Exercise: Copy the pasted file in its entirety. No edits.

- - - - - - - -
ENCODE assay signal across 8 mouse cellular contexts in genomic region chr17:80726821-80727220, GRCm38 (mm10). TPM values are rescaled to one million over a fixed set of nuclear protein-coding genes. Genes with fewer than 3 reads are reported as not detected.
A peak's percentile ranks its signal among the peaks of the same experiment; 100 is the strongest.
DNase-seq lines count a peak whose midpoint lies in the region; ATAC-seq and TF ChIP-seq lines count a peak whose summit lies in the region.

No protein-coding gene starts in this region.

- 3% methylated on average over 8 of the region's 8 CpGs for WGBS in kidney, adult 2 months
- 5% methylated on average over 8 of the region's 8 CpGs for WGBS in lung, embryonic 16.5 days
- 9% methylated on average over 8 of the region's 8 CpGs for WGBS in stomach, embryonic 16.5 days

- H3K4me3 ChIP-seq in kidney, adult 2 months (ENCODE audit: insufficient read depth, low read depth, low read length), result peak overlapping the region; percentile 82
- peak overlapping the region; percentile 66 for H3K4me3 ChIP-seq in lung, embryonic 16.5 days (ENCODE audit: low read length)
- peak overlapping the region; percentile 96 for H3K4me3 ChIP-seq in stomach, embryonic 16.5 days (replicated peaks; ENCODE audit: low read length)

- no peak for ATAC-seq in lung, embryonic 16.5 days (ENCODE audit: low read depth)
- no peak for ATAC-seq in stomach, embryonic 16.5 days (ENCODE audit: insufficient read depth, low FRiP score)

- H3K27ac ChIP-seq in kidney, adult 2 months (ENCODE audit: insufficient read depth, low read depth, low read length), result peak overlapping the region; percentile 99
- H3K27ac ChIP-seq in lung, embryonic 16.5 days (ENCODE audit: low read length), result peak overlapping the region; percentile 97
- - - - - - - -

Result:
ENCODE assay signal across 8 mouse cellular contexts in genomic region chr17:80726821-80727220, GRCm38 (mm10). TPM values are rescaled to one million over a fixed set of nuclear protein-coding genes. Genes with fewer than 3 reads are reported as not detected.
A peak's percentile ranks its signal among the peaks of the same experiment; 100 is the strongest.
DNase-seq lines count a peak whose midpoint lies in the region; ATAC-seq and TF ChIP-seq lines count a peak whose summit lies in the region.

No protein-coding gene starts in this region.

- 3% methylated on average over 8 of the region's 8 CpGs for WGBS in kidney, adult 2 months
- 5% methylated on average over 8 of the region's 8 CpGs for WGBS in lung, embryonic 16.5 days
- 9% methylated on average over 8 of the region's 8 CpGs for WGBS in stomach, embryonic 16.5 days

- H3K4me3 ChIP-seq in kidney, adult 2 months (ENCODE audit: insufficient read depth, low read depth, low read length), result peak overlapping the region; percentile 82
- peak overlapping the region; percentile 66 for H3K4me3 ChIP-seq in lung, embryonic 16.5 days (ENCODE audit: low read length)
- peak overlapping the region; percentile 96 for H3K4me3 ChIP-seq in stomach, embryonic 16.5 days (replicated peaks; ENCODE audit: low read length)

- no peak for ATAC-seq in lung, embryonic 16.5 days (ENCODE audit: low read depth)
- no peak for ATAC-seq in stomach, embryonic 16.5 days (ENCODE audit: insufficient read depth, low FRiP score)

- H3K27ac ChIP-seq in kidney, adult 2 months (ENCODE audit: insufficient read depth, low read depth, low read length), result peak overlapping the region; percentile 99
- H3K27ac ChIP-seq in lung, embryonic 16.5 days (ENCODE audit: low read length), result peak overlapping the region; percentile 97